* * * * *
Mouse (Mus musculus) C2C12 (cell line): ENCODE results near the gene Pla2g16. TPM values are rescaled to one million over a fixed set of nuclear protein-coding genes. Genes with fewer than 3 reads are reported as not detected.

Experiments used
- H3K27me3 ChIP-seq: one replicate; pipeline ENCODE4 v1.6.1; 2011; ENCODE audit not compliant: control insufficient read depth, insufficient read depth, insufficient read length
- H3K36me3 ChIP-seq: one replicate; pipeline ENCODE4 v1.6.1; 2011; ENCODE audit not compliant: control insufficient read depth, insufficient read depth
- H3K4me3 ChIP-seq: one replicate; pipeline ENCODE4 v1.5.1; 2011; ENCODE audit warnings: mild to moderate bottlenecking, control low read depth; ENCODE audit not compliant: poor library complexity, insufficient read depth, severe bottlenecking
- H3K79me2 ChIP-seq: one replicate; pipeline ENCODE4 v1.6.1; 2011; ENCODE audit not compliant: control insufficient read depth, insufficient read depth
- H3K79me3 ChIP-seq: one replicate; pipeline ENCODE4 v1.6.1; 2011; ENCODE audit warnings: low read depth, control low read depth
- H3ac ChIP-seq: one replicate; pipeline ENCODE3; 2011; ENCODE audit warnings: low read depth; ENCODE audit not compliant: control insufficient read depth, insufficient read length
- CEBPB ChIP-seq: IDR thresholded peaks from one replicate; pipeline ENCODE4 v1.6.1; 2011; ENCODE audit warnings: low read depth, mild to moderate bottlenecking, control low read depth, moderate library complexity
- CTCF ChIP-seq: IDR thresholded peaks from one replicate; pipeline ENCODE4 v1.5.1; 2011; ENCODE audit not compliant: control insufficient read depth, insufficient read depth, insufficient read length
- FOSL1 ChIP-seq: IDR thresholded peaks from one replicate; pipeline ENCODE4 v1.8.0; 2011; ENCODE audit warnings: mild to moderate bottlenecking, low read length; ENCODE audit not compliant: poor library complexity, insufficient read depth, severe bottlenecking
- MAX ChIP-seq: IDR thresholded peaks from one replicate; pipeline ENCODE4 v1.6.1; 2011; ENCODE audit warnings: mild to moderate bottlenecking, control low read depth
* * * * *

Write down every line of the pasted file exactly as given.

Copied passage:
Mouse (Mus musculus) C2C12 (cell line): ENCODE results near the gene Pla2g16. TPM values are rescaled to one million over a fixed set of nuclear protein-coding genes. Genes with fewer than 3 reads are reported as not detected.

Experiments used
- H3K27me3 ChIP-seq: one replicate; pipeline ENCODE4 v1.6.1; 2011; ENCODE audit not compliant: control insufficient read depth, insufficient read depth, insufficient read length
- H3K36me3 ChIP-seq: one replicate; pipeline ENCODE4 v1.6.1; 2011; ENCODE audit not compliant: control insufficient read depth, insufficient read depth
- H3K4me3 ChIP-seq: one replicate; pipeline ENCODE4 v1.5.1; 2011; ENCODE audit warnings: mild to moderate bottlenecking, control low read depth; ENCODE audit not compliant: poor library complexity, insufficient read depth, severe bottlenecking
- H3K79me2 ChIP-seq: one replicate; pipeline ENCODE4 v1.6.1; 2011; ENCODE audit not compliant: control insufficient read depth, insufficient read depth
- H3K79me3 ChIP-seq: one replicate; pipeline ENCODE4 v1.6.1; 2011; ENCODE audit warnings: low read depth, control low read depth
- H3ac ChIP-seq: one replicate; pipeline ENCODE3; 2011; ENCODE audit warnings: low read depth; ENCODE audit not compliant: control insufficient read depth, insufficient read length
- CEBPB ChIP-seq: IDR thresholded peaks from one replicate; pipeline ENCODE4 v1.6.1; 2011; ENCODE audit warnings: low read depth, mild to moderate bottlenecking, control low read depth, moderate library complexity
- CTCF ChIP-seq: IDR thresholded peaks from one replicate; pipeline ENCODE4 v1.5.1; 2011; ENCODE audit not compliant: control insufficient read depth, insufficient read depth, insufficient read length
- FOSL1 ChIP-seq: IDR thresholded peaks from one replicate; pipeline ENCODE4 v1.8.0; 2011; ENCODE audit warnings: mild to moderate bottlenecking, low read length; ENCODE audit not compliant: poor library complexity, insufficient read depth, severe bottlenecking
- MAX ChIP-seq: IDR thresholded peaks from one replicate; pipeline ENCODE4 v1.6.1; 2011; ENCODE audit warnings: mild to moderate bottlenecking, control low read depth